MARION, Iowa (Reuters) - A special election on Tuesday for an Iowa State Senate seat could change the balance of power there and encourage Republicans to try to overturn the state’s approval of same sex marriage.
In September, a Democrat from Marion, Iowa, resigned from the senate to take a job as a utility regulator in Republican Governor Terry Branstad’s administration.
That left Democrats with 25 of the 50 seats in the Iowa Senate. Republicans hold 24.
If the Democratic candidate wins Tuesday’s special election, they will retain their control of the senate debate agenda. If the Republican wins, the resulting 25-25 tie will create a stalemate or force some sort of power-sharing arrangement.
Bruce Nesmith, a political science professor at Coe College in Cedar Rapids, likens the race to the 2010 special election in Massachusetts to fill U.S. Senator Ted Kennedy’s seat.
Republican Scott Brown won that race, ending Democrats 60-seat majority in the U.S. Senate and forcing Democrats to find at least one willing Republican to end Republican-led filibusters.
“We’re talking about one out of 50 senate districts in Iowa where the candidates are pretty much pitching themselves as responsive to local concerns, yet what’s at stake is party control of the Iowa Senate, so if you’re a voter, do you take that into account?” Nesmith said.
“Do you vote for the person who you think is best for the office, or do you realize your vote has statewide implications -- at least for a year?”
Cindy Golding, a small business owner and farmer, secured the GOP’s nomination in the district over a candidate favored by the Governor Branstad. Liz Mathis, the Democratic Party’s nominee for the state senate seat, was a television anchor in the area for 30 years.
Marion -- a suburb of Cedar Rapids -- is the population center of the district, along with rural areas outside of the Cedar Rapids/Marion metro.
“The pitches from each candidate have been on their capabilities ... a lot on economic issues, which seems pretty pertinent,” Nesmith, the college professor, said in an interview.
“At the same time, there’s been a lot of outside money, on both sides, and activity on the gay rights issue,” although neither candidate has been particularly focused on that.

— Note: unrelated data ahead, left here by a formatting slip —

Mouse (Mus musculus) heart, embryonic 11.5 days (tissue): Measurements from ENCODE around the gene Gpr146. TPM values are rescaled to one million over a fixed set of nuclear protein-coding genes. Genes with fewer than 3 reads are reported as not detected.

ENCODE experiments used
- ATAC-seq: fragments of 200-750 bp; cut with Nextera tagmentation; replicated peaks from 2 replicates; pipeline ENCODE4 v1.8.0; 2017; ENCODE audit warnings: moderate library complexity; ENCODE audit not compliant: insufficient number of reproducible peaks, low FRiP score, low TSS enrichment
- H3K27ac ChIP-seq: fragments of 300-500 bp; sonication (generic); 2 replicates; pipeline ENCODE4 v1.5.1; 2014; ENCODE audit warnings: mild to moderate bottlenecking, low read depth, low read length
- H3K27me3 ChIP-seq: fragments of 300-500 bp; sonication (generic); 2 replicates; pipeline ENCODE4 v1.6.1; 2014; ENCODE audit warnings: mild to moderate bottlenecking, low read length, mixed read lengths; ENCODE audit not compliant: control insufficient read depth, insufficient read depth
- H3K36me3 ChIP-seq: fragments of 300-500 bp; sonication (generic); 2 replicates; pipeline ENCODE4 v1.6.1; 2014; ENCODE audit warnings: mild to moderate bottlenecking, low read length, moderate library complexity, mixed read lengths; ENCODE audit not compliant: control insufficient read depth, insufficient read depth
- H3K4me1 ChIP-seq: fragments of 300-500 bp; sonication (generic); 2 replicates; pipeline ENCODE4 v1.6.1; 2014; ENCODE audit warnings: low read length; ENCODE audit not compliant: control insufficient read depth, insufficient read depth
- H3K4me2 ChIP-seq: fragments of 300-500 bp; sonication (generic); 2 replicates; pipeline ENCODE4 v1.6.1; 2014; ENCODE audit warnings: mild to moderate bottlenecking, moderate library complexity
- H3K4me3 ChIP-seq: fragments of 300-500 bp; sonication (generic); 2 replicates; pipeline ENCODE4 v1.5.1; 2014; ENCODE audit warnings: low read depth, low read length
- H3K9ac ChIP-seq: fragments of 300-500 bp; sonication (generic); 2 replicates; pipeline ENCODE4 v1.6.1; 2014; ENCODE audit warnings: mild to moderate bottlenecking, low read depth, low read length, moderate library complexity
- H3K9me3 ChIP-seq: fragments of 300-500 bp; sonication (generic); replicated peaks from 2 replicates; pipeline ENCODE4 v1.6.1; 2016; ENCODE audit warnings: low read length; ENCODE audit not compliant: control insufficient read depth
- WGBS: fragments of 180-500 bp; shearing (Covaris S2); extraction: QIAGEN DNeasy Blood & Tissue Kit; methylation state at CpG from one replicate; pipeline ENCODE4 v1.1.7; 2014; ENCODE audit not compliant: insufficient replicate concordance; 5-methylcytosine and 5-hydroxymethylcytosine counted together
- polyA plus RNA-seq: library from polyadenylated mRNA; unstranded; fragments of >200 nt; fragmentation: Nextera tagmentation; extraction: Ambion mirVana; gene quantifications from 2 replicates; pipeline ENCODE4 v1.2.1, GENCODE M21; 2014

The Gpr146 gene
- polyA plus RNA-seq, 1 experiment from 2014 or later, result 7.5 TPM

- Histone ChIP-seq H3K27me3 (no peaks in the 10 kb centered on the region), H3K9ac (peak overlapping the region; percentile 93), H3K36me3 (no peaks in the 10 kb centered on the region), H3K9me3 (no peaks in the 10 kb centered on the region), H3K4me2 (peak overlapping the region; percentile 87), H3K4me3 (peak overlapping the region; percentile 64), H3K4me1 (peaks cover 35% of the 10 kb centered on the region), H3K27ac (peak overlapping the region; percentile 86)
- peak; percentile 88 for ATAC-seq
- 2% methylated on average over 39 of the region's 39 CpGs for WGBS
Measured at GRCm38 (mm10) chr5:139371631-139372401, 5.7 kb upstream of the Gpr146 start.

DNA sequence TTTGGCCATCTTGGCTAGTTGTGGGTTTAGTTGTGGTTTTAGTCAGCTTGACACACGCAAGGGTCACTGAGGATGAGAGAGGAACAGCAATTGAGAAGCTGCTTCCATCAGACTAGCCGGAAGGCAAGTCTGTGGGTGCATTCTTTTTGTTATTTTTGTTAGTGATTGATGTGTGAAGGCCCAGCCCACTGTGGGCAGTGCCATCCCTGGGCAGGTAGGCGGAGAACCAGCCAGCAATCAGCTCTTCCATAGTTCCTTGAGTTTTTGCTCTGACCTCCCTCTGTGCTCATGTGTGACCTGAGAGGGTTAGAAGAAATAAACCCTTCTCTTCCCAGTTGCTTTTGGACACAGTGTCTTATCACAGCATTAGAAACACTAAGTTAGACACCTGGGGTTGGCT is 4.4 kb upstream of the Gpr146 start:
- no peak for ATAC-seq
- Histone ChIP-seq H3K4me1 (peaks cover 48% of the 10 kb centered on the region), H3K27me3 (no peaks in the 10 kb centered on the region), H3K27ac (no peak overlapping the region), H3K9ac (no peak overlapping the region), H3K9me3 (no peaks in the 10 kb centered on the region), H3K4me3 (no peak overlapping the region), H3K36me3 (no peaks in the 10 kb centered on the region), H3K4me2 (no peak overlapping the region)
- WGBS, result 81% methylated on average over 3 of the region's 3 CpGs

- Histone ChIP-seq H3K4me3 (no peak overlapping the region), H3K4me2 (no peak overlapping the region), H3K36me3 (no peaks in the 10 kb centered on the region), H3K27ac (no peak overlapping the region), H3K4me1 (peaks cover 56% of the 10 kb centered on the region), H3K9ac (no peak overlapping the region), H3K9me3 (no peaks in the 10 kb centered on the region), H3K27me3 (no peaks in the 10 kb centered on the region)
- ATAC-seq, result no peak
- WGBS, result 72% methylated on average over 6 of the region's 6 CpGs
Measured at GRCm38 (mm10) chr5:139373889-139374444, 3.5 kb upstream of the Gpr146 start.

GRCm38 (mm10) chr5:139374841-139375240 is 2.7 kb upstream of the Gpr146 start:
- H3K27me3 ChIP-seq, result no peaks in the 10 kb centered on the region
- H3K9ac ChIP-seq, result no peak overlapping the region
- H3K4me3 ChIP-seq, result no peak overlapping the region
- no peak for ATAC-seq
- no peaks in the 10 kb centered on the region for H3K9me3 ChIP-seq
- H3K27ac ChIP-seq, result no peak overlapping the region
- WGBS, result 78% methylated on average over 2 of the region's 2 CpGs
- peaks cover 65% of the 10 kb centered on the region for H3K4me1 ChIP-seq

The National Organization for Marriage started sending mailers into the district in October.
The political director of The Family Leader, an Iowa-based group that has been a leading opponent of same-sex marriage, issued an email plea to supporters five days before the election, saying Golding was a “conservative Christian who shares our views on life and marriage.”
A Golding win on Tuesday would open “a huge opportunity for conservative, pro-family legislation” to pass the state senate, the email said.
One Iowa, a group which supports same-sex marriage, has been soliciting campaign donations on its website, urging supporters to “help protect marriage equality in Iowa.”
An April 2009 state supreme court ruling paved the way for same-sex marriage in Iowa.
Since then, the Iowa Senate’s Democratic leader, Mike Gronstal of Council Bluffs, Iowa, has refused to allow debate of a measure to give Iowans a chance to vote on a state constitutional amendment to ban same-sex marriage, saying he doesn’t wish to “write discrimination into the state constitution.”
If the state senate is deadlocked at 25/25 after Tuesday’s election, Republicans alone would not be able to force a senate vote on the marriage issue. It would require at least one Democrat to abandon his or her senate leader and join with Republicans on a procedural motion to bring the proposal up for debate.
Editing by Jerry Norton